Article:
Prof. Yash Ghai and wife, Prof. Jill Cottrell, field questions from Ottawa audience on Kenya’s constitutional reform.
One of the United Nations’ senior experts on designing national constitutions, Yash Ghai, recently discussed ethnicity and constitutional reform in Kenya at an event held by the Forum of Federations and the Centre on Governance of the University of Ottawa.
Kenya enacted a new constitution on Aug. 4, 2010. Its next challenge now will be to implement the new keystone law of the land.
Professor Ghai, a lawyer and retired law professor, worked on a previous draft of the constitution and was the chair of the Constitution of Kenya Review Commission from 2000 to 2004. He also chaired the Kenya National Constitutional Conference from 2002 to 2004.
The Ottawa event, titled: Ethnicity and Identity in the Constitutional Processes: Kenya in Comparative Perspective, was held Oct. 6, 2010, at the University of Ottawa.
Prof. Ghai, a Kenyan, told an audience composed mostly of students, professors and officials with the government of Canada, that ethnicity is a key issue in Kenya.
The commission he presided, he explained, addressed Kenya’s ethnic dimension by seeking greater inclusion and contribution of peoples in the constitutional reform process.
Since his work in Kenya an election was held in 2007 that eventually led to the formation of a coalition government. More recently, the country adopted a constitution that includes a citizens’ bill of rights and provides for power to be devolved to local government.
Prof. Ghai’s work seemingly helped pave the way for reform.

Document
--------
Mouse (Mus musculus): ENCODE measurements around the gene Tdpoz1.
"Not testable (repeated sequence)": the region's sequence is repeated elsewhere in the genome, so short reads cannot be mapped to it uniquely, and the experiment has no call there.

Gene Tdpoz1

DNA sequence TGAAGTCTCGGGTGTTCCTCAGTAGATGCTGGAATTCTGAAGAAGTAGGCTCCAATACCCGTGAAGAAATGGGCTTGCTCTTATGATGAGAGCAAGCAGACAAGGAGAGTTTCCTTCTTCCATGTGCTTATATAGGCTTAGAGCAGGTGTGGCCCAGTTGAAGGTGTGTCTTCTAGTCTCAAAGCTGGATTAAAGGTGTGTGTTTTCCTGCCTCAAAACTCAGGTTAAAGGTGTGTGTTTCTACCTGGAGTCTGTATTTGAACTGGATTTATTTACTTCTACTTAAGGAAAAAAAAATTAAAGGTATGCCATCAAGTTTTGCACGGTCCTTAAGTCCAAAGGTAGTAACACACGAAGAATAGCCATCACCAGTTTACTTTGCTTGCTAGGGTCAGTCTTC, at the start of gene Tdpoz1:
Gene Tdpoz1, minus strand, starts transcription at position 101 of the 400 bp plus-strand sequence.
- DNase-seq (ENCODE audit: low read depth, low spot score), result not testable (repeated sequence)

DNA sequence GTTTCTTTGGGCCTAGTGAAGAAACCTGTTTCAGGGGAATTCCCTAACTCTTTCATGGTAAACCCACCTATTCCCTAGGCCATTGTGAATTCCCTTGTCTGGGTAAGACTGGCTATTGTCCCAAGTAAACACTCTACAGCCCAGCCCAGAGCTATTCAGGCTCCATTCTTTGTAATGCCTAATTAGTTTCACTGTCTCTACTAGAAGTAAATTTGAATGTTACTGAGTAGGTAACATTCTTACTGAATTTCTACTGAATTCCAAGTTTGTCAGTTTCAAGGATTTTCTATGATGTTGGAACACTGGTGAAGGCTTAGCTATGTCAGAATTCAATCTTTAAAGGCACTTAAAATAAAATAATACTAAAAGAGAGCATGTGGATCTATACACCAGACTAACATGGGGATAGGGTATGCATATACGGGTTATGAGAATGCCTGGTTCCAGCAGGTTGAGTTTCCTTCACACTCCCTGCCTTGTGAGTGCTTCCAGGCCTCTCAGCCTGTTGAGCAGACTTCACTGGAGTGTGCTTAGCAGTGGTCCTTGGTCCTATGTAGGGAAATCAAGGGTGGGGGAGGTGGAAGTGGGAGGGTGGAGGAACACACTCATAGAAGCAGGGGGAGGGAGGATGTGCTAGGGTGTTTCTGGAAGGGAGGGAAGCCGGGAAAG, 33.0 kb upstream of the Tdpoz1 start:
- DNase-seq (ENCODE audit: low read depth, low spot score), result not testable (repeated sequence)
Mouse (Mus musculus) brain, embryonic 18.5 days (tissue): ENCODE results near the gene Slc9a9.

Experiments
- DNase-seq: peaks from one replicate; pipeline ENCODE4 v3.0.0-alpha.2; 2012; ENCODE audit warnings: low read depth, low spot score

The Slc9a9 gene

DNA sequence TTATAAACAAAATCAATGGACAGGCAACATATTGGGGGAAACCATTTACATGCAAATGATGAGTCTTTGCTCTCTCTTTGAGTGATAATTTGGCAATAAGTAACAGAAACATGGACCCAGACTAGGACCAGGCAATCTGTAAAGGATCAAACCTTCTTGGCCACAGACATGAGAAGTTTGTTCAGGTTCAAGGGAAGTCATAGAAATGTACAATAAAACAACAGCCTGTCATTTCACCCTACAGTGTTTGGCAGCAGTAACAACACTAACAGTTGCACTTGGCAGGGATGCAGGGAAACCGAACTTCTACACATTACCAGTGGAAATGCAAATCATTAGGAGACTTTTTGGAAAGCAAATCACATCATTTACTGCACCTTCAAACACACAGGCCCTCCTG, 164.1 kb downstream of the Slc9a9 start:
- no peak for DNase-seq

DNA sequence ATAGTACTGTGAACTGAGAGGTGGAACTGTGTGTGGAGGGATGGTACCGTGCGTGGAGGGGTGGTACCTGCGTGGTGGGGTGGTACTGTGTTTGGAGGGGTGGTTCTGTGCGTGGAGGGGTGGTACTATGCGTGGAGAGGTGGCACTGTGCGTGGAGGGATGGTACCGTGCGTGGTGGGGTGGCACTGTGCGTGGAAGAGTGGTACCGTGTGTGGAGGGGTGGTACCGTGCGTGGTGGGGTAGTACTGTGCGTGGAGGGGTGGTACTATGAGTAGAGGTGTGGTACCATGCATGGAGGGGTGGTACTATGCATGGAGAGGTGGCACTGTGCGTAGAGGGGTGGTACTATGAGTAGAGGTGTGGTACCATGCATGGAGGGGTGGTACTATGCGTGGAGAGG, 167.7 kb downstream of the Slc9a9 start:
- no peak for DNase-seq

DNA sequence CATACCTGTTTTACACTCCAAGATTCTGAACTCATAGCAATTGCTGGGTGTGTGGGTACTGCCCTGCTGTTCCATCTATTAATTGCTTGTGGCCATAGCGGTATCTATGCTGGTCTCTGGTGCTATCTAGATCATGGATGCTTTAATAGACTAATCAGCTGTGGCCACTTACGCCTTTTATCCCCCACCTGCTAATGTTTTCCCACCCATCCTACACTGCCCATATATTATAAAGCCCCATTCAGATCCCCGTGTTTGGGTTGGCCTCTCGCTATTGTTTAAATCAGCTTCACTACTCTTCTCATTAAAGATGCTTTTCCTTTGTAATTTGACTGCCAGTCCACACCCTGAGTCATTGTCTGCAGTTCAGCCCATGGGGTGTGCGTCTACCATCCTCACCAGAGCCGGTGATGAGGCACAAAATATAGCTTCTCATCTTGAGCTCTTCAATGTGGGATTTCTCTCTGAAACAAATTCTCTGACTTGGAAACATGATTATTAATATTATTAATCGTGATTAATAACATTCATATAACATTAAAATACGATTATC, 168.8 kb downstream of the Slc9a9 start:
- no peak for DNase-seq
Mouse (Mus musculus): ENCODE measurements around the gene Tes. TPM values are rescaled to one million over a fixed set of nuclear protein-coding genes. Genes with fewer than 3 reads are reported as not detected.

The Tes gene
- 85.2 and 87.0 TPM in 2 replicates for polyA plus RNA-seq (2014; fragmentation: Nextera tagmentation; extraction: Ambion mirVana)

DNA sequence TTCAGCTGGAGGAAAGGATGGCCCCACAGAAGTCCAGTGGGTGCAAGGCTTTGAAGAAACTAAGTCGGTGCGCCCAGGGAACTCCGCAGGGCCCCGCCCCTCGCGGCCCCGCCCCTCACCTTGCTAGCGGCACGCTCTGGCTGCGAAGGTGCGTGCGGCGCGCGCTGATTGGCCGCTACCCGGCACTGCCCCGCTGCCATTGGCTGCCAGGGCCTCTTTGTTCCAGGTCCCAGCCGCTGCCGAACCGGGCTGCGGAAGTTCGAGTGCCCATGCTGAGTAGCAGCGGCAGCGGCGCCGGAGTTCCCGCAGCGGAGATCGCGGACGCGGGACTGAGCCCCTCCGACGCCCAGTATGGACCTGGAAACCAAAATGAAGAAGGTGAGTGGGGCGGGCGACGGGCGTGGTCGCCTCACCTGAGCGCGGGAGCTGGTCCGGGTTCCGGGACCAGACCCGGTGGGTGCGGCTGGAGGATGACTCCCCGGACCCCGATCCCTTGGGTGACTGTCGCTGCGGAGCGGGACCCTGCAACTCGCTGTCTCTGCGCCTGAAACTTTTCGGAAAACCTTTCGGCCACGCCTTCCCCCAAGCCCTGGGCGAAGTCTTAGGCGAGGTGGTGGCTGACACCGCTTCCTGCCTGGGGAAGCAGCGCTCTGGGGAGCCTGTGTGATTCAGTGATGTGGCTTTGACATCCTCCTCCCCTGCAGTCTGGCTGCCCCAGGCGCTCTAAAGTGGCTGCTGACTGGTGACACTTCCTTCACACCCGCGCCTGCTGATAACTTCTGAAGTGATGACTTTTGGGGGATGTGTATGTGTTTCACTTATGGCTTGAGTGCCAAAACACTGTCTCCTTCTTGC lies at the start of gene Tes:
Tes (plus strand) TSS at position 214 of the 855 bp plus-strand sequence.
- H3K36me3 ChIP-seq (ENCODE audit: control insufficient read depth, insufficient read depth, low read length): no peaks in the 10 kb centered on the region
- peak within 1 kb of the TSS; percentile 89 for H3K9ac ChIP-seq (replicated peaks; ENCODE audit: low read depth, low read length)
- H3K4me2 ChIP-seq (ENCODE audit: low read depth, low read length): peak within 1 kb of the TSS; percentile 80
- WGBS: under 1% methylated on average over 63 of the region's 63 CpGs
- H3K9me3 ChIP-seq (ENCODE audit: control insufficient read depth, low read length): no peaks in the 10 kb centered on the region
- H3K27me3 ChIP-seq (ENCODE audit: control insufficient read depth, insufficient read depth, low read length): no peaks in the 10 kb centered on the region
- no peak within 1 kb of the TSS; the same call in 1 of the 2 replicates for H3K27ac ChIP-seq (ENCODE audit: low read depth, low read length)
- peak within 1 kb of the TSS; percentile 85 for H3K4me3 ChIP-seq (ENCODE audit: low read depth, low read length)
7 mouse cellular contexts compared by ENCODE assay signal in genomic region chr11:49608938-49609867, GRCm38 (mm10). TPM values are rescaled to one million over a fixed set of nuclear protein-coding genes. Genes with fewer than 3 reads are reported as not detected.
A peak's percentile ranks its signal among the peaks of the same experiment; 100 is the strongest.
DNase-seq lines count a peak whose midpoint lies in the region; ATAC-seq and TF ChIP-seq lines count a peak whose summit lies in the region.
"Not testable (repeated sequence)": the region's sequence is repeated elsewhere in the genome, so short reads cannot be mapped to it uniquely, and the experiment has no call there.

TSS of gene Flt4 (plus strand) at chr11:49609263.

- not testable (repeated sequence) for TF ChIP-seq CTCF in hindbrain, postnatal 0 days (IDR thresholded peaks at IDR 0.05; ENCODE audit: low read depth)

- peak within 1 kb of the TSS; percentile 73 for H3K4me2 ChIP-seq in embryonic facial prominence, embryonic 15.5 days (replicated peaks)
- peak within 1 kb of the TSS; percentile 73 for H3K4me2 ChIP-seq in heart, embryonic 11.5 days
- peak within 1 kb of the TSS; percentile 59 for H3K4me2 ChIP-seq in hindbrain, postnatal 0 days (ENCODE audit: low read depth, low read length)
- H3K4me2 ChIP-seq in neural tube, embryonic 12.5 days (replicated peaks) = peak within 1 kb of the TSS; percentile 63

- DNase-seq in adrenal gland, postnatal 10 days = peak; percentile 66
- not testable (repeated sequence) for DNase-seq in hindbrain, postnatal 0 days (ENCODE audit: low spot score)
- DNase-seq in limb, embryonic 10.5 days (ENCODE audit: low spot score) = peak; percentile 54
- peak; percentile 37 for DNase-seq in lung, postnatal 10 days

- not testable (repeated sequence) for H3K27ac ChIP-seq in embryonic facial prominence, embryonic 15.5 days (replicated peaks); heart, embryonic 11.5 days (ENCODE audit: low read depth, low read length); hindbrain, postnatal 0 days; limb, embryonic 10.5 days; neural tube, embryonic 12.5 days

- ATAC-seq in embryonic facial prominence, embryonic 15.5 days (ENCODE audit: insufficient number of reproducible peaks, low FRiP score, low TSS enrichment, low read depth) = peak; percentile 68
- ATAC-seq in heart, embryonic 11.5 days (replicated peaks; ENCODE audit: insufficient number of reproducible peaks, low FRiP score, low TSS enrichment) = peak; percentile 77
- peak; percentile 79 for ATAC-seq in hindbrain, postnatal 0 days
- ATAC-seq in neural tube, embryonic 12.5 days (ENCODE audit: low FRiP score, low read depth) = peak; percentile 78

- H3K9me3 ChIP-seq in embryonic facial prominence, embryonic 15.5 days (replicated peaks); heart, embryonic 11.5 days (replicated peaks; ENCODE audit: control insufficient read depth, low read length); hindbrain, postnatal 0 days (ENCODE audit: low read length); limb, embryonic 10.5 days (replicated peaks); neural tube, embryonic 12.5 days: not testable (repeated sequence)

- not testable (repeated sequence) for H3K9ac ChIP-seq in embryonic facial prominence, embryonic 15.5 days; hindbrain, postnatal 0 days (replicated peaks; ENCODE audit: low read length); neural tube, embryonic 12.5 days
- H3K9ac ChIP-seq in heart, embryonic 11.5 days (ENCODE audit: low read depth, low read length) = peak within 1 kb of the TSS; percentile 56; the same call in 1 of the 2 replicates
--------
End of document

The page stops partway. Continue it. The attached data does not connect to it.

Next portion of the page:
The non-government organization, International Center for Transitional Justice, said in August that the new constitution "provides a clearer separation of powers between the executive, legislative, and judicial branches, and increases the devolution of power to the county level. It also gives greater prominence to citizens’ participation in government.”
Prof. Ghai has retired from full-time university teaching but he continues taking on UN and teaching assignments.
During the Ottawa event, Prof. Ghai and his wife, Jill Cottrell, fielded questions from the audience. Prof. Cottrell taught Law at the University of Hong Kong; Warwick Law School, UK; Ahmadu Bello University, Nigeria; as well as the University of Ife in Nigeria.
The two recently wrote a book together titled Millennium Development Declaration, Human Rights and Constitutions, which will be published by Oxford University Press in December 2010.
Prof. Ghai was a professor of Public Law at the University of Hong Kong. He has taught at the University of East Africa, Uppsala University, the University of Warwick, and has been a visiting professor at the Yale Law School, University of Toronto, the University of Melbourne, the National University of Singapore, University of Wisconsin and Harvard Law School.
He was also a senior adviser to the Constitution Commission of Afghanistan and the UN in 2002-3 and to the Iraqi constitution making process in 2005. In May 2006 he went to Nepal to set up a constitution advisory unit at the UNDP’s Nepal office to assist in peace making and constitution making. Since 2008, he has been senior adviser to the Constitution Commission of the Somali Republic. Prof. Ghai has also worked on constitutions in Bosnia, Fiji, Papua New Guinea, Solomon Islands, Vanuatu and Cambodia.